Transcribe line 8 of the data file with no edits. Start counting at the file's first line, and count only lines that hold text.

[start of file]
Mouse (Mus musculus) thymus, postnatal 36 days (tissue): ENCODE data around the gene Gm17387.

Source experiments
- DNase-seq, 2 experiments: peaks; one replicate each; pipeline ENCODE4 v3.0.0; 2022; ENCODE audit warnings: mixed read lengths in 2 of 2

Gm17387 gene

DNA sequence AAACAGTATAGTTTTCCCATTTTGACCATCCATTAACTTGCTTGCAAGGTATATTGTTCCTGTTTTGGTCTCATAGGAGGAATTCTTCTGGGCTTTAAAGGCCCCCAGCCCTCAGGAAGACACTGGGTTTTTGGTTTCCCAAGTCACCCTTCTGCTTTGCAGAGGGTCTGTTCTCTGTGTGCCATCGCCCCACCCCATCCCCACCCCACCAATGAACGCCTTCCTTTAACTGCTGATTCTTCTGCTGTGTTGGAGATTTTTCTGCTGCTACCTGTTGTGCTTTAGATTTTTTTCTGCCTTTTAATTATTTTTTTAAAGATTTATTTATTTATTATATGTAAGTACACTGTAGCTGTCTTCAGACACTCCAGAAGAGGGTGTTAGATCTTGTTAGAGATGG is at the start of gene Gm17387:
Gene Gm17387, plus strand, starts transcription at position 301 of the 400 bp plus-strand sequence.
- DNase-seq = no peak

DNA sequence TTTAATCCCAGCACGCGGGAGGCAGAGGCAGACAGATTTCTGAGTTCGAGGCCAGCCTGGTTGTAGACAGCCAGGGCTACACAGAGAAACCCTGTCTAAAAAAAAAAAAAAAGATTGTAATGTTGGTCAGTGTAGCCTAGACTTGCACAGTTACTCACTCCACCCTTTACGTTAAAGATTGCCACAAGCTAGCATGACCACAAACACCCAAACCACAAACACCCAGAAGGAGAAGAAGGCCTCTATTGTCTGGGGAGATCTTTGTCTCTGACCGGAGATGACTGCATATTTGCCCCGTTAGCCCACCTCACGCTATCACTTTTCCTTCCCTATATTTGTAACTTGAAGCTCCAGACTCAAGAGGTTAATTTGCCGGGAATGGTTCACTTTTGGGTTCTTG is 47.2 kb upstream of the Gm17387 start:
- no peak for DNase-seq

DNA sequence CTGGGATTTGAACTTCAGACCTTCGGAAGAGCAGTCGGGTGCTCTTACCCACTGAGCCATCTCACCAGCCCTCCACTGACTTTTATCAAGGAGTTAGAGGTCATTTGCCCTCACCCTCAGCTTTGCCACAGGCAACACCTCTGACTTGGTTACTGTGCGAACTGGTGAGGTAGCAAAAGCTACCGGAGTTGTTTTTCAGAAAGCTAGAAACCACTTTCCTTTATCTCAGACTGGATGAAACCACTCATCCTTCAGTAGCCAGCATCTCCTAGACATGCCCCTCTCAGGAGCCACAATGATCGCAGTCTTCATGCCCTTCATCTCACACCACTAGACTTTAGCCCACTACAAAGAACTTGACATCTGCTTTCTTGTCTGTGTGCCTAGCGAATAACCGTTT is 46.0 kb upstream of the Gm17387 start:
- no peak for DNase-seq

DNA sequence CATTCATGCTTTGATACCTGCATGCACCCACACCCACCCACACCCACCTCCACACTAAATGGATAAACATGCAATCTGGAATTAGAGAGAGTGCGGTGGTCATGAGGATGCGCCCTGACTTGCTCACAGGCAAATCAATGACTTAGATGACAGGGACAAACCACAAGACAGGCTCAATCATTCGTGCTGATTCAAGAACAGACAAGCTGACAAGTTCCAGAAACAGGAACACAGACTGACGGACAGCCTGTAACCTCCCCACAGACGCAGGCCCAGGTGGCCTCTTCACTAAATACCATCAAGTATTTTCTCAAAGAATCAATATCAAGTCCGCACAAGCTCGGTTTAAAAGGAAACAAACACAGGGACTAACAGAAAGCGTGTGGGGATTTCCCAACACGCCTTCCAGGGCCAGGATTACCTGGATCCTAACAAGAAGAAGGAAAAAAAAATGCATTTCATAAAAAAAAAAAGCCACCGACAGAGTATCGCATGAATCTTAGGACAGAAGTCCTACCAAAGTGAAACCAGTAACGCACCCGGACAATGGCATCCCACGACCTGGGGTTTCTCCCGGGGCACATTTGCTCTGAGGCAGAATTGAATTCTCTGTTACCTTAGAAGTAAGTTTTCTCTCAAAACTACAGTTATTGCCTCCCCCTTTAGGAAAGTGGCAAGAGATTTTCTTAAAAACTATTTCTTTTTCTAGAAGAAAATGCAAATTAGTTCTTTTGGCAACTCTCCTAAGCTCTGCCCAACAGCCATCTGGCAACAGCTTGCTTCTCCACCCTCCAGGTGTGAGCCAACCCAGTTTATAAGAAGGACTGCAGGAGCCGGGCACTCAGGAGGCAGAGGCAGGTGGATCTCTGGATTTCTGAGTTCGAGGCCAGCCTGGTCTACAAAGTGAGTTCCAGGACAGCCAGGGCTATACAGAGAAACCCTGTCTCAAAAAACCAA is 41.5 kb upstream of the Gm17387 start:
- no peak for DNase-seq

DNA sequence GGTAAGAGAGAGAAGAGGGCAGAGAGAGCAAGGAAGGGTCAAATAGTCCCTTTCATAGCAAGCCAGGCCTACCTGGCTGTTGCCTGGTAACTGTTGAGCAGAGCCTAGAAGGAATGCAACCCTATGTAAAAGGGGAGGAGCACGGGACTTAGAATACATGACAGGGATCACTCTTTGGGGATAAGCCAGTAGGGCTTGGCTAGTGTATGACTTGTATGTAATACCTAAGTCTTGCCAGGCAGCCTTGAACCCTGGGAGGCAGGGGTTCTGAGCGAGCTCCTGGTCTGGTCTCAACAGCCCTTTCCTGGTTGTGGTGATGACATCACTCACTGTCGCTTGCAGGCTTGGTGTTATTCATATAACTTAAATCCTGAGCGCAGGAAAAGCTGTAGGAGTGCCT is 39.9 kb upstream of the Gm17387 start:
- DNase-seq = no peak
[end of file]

DNA sequence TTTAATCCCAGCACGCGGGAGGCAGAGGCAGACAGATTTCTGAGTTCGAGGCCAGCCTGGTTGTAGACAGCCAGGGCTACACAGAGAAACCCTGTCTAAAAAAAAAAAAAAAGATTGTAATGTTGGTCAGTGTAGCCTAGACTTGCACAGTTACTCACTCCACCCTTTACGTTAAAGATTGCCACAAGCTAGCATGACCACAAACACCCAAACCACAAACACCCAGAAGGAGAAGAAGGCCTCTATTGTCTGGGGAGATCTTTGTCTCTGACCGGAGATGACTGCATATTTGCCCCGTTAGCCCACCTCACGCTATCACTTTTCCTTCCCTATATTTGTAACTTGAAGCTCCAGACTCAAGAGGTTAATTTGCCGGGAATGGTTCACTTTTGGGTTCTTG is 47.2 kb upstream of the Gm17387 start: